Ten-year results of cartilage palisades versus fascia in eardrum reconstruction after surgery for sinus or tensa retraction cholesteatoma in children

Authors

  • Per Cayé-Thomasen MD, DMSc,

    Corresponding author
    1. Department of Otorhinolaryngology, Head and Neck Surgery, Gentofte Hospital, Hellerup, Denmark
    2. Faculty of Health Sciences, University of Copenhagen, Copenhagen, Denmark
    • Department of Otorhinolaryngology, Head and Neck Surgery, Gentofte University Hospital of Copenhagen, DK-2900 Hellerup, Denmark
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  • Janne Andersen MD,

    1. Department of Otorhinolaryngology, Head and Neck Surgery, Gentofte Hospital, Hellerup, Denmark
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  • Cem Uzun MD,

    1. Trakya University Faculty of Medicine, Edirne, Turkey
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  • Søren Hansen MD,

    1. Department of Otorhinolaryngology, Head and Neck Surgery, Gentofte Hospital, Hellerup, Denmark
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  • Mirko Tos MD, DMSc

    1. Department of Otorhinolaryngology, Head and Neck Surgery, Gentofte Hospital, Hellerup, Denmark
    2. Faculty of Health Sciences, University of Copenhagen, Copenhagen, Denmark
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Abstract

Objectives/Hypothesis:

To compare cartilage palisades with fascia grafting in reconstruction of the eardrum after surgery for sinus or tensa retraction cholesteatoma in children, with respect to long-term postoperative eardrum retraction and perforation, cholesteatoma recurrence, and hearing acuity.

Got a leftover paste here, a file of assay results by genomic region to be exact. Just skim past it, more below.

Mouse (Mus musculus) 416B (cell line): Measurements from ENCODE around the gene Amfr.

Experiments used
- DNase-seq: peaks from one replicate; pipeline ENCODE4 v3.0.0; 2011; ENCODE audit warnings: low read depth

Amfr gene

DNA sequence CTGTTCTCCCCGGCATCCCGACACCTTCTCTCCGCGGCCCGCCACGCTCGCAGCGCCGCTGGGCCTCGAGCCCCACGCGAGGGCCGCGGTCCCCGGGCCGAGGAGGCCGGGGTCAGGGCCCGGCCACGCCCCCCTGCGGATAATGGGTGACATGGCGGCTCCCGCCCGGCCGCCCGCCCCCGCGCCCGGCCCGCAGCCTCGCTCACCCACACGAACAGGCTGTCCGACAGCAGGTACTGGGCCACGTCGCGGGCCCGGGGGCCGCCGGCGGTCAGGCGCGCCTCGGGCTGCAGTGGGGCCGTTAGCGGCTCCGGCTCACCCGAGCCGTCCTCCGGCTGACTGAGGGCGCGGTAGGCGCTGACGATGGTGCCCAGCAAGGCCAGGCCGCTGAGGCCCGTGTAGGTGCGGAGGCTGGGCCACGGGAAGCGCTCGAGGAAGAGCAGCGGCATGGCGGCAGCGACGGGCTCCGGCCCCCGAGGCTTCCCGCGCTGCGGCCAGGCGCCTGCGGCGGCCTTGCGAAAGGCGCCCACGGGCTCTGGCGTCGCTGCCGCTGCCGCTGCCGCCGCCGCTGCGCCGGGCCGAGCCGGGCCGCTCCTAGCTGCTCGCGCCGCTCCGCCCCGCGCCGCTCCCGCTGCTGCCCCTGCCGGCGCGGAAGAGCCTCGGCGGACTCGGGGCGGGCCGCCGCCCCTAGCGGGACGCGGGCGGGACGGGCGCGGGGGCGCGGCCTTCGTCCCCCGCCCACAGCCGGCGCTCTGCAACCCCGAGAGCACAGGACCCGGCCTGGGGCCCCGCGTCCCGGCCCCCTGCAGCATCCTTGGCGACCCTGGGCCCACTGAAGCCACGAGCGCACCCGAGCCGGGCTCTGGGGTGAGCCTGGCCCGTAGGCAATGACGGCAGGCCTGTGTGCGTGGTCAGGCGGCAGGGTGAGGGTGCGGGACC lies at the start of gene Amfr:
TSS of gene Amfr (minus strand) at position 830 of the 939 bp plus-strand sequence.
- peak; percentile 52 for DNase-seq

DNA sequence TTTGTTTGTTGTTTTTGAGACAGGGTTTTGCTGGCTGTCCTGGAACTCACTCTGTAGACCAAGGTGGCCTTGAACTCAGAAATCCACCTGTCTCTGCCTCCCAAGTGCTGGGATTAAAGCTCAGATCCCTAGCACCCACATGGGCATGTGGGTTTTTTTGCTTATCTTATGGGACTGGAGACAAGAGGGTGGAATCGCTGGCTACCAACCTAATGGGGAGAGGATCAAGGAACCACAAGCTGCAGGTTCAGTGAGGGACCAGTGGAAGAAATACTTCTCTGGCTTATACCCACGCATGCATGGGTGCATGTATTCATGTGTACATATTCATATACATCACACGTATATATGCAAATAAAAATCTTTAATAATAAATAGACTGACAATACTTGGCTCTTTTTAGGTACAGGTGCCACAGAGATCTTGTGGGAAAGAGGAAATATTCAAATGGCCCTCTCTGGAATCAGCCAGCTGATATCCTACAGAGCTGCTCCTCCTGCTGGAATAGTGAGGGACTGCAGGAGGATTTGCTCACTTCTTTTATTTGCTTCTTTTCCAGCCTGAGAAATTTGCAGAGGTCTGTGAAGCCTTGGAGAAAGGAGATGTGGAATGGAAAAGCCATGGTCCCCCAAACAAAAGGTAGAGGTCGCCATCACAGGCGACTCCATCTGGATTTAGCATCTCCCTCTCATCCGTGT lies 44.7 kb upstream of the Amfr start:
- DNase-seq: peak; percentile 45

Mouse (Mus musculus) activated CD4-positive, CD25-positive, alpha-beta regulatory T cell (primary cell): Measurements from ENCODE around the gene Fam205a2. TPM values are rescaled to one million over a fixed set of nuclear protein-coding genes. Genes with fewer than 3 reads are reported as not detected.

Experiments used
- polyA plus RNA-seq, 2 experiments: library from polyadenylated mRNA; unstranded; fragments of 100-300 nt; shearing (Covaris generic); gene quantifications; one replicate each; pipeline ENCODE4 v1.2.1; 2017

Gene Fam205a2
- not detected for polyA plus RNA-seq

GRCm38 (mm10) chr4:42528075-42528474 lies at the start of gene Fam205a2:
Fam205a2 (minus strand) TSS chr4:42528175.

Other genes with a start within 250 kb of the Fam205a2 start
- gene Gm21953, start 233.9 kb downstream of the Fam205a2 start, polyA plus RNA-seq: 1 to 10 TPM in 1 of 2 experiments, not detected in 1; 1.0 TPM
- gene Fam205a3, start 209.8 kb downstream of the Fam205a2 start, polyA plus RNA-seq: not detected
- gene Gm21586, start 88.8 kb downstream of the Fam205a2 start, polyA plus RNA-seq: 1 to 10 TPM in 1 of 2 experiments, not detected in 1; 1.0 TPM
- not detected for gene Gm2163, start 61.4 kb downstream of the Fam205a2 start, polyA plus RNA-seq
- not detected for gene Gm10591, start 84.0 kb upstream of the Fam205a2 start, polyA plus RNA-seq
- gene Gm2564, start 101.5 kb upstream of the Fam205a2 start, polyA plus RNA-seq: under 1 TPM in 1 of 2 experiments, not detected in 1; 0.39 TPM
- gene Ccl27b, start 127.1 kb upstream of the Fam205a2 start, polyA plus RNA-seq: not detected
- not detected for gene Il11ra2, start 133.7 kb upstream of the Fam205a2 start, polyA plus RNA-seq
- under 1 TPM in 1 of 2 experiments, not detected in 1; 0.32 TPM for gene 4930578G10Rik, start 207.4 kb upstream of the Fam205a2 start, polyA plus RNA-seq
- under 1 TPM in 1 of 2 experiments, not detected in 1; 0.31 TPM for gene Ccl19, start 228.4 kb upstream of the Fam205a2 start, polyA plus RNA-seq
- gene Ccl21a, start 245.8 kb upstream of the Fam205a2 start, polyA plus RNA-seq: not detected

Methods:

A total of 64 children underwent surgery for either sinus or tensa retraction cholesteatoma during the period 1995 to 2000 (mean age 9 years, range 5–15). The eardrum was reconstructed using cartilage palisades in 32 children (32 ears) and fascia or perichondrium in 32 children (33 ears). The patients were followed for at least one year postoperatively and re-evaluated 4 years after surgery, and again recently at a mean of 10 years. The main outcome measures were postoperative drum retraction and perforation, cholesteatoma recurrence, and hearing acuity (pure tone average, speech reception threshold, and pure tone air-bone gap).

Results:

All but two patients in both groups attended the 10-year follow-up examination (94% attendance). The mean overall follow-up period was 119 months (115 months in the palisade and 125 months in the fascia group). Total number of retractions during follow-up and at the 10-year examination was six (19%) for the palisade group and 14 (42%) for the fascia group (P = .03; chi-square test). The accumulated numbers for a perforation were four (13%) for the palisade group and seven (21%) for the fascia group (difference not significant). Two residual cholesteatomas, which are not related to the graft material, occurred in the palisade group (6%), whereas both recurrencies, which may be related to the graft material, occurred in the fascia group (6%). The hearing acuity for children operated on for a sinus cholesteatoma and for children with type III tympanoplasties was significantly better when cartilage palisade grafting had been employed.

Conclusions:

The cartilage palisade grafting technique appears superior with respect to prevention of long-term eardrum retraction. The occurrence of cholesteatoma recurrency and eardrum perforation seem to be independent of grafting material, although these results may be due to type 2 error (low number of ears). In sinus cholesteatoma surgery and in type III tympanoplasty, the long-term hearing results appear better when grafting cartilage palisades. Laryngoscope, 2009

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